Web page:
After discovering just how filled with magic, intrigue, and adventure the parahuman world of being an Undead American can be, Fredrick Frankford Fletcher did exactly what was expected–he became a certified parahuman accountant. Myths and legends, as it turns out, are not so great at taking appropriate deductions and keeping their receipts, and Fred is more than happy to return to a life others view as woefully dull, expanding his accounting business to cater to various monsters and their respective financial needs.
Said monsters are, unfortunately, still spectacular at pulling Fred into trouble, though. And despite merely wanting to stick with simple paperwork, Fred once again finds he is going to have to deal with enchanted weaponry, government agents, possessed houses, and one enigmatic dragon’s interest. In the parahuman world, any business can turn deadly, even one as mundane as accounting.
The one problem I’ve discovered with reading as much urban fantasy as I have been these last few years is that it has become increasingly difficult to find new books or authors to read that really stand out. So many authors seem to follow the same basic format that at times they can kind of blend together and become difficult to tell apart. I fully expected Undeath and Taxes by Drew Hayes to be one such book, and was pleasantly surprised to find it refreshingly different. I don’t know how I never heard of Drew Hayes before I got the email asking if I would be interested in reading it, but I will be shocked if I find another urban fantasy book I enjoy more this year.
Prior to the events of this book Frederick Fletcher was living the life of your average overworked CPA when the unthinkable happened — he was bitten by a vampire. When he himself turns, Fred quickly discovers there is an entire world out there full of deadly supernatural creatures and mythical beings just waiting to be explored. What else is there for Fred to do but start training in earnest and do the only sensible thing: become a CPA for all the things that go bump in the night. Being an accountant to the parahuman world is not as safe as he expected it to be and Fred often finds himself drawn into conflicts no normal CPA should ever have to deal with.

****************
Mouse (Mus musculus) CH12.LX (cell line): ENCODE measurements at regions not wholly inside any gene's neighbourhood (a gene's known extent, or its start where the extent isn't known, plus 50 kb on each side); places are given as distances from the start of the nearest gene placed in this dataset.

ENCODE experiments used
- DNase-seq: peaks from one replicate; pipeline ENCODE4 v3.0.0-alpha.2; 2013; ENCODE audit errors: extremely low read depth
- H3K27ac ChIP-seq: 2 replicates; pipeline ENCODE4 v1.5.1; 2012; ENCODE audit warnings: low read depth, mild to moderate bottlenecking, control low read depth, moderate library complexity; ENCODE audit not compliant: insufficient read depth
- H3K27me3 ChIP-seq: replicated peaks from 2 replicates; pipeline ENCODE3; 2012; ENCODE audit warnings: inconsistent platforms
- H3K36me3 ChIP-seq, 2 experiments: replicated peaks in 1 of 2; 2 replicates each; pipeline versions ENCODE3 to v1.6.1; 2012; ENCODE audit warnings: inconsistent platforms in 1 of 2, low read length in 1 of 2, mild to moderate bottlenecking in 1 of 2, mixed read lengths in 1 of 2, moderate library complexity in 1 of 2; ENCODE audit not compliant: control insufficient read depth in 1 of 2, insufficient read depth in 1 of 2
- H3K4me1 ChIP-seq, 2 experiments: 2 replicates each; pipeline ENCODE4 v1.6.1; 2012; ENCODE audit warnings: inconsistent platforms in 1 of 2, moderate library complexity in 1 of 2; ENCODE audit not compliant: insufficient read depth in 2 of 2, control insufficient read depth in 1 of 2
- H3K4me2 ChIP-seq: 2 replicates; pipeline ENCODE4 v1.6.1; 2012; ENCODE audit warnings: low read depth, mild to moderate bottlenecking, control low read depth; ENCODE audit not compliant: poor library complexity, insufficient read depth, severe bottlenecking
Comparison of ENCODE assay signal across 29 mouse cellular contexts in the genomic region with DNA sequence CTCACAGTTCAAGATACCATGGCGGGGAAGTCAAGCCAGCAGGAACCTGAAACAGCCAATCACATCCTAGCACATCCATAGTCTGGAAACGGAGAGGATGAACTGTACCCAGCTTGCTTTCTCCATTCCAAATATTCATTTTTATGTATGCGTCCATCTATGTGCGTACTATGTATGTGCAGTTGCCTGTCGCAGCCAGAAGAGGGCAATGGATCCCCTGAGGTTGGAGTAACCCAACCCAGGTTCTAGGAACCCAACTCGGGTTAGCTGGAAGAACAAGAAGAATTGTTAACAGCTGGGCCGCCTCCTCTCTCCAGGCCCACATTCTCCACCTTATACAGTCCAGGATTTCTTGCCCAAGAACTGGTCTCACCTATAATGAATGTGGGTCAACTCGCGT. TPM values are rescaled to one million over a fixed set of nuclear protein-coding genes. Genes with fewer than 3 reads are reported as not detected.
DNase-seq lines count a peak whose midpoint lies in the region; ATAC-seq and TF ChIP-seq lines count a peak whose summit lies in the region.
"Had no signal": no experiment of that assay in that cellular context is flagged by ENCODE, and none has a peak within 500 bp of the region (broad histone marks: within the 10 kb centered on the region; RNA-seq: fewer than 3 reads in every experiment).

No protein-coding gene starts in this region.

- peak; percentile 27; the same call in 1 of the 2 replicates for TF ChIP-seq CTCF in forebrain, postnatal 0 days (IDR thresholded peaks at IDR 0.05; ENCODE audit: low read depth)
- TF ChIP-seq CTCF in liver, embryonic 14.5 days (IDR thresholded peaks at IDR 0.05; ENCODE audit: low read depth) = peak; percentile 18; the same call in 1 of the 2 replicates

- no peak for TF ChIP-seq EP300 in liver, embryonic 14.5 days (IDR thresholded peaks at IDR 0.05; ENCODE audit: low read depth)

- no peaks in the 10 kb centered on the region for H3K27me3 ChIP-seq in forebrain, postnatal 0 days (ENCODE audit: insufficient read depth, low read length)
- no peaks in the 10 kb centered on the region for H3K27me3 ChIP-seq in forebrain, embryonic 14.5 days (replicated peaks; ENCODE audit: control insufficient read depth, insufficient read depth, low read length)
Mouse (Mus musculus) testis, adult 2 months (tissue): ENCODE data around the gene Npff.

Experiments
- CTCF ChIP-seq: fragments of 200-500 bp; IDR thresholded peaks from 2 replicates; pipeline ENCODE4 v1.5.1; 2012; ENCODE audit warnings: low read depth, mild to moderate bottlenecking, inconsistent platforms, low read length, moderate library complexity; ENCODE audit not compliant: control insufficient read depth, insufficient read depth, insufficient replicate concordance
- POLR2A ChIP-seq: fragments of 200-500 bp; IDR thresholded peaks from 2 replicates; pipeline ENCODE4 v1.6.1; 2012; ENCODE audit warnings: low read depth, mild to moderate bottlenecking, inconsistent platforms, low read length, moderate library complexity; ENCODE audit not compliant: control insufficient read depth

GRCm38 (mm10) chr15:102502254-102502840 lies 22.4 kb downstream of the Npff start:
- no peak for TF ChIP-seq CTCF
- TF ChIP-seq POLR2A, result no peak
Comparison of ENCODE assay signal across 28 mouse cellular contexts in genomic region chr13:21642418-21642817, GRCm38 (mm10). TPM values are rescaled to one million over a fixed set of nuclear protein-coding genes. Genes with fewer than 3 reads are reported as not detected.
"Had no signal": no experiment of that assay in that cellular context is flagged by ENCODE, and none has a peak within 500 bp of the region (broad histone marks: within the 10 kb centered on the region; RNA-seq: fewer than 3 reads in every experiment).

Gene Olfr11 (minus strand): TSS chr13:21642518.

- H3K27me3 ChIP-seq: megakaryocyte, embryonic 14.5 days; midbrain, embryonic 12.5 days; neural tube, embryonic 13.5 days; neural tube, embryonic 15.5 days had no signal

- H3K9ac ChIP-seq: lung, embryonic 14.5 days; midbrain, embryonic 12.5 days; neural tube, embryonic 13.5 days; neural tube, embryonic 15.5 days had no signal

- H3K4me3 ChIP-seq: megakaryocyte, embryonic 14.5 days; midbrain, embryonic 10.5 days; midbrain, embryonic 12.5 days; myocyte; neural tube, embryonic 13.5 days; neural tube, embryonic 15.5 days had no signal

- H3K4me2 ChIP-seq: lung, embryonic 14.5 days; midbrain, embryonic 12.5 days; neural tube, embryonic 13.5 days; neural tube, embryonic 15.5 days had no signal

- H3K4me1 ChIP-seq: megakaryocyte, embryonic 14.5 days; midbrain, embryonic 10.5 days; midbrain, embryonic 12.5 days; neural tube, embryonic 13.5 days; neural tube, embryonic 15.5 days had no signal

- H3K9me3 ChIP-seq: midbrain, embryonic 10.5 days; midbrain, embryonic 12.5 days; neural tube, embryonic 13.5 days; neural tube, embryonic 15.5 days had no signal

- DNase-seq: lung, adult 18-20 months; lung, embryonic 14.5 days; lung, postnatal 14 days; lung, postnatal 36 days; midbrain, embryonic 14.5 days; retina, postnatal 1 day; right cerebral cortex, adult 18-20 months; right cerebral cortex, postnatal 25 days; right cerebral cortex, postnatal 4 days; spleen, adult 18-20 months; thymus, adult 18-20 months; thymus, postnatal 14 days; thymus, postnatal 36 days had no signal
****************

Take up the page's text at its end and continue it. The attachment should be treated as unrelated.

You wouldn’t think that a book about the somewhat mundane life of a vampire CPA would be all that interesting to read, but Undeath and Taxes will surprise you. Drew Hayes has managed to take one of the most boring jobs in the world and turn it into an amazing story. One of the more interesting things about this book is that it is broken into four separate stories. While all four stories are connected and told in chronological order, each story could probably stand well enough on its own. I have already gone back through the book and just read my favorite two stories on their own.
While I would suggest that anyone who plans to read Undeath and Taxes should read the previous book in the series first, it’s not necessary. I loved the first book as much as I did this one and just think everyone else would enjoy reading it as well. I already eagerly await the announcement of Drew Hayes next book, if Undeath and Taxes is anything to go by, it will be amazing.
I received a free copy of this book in return for an honest review.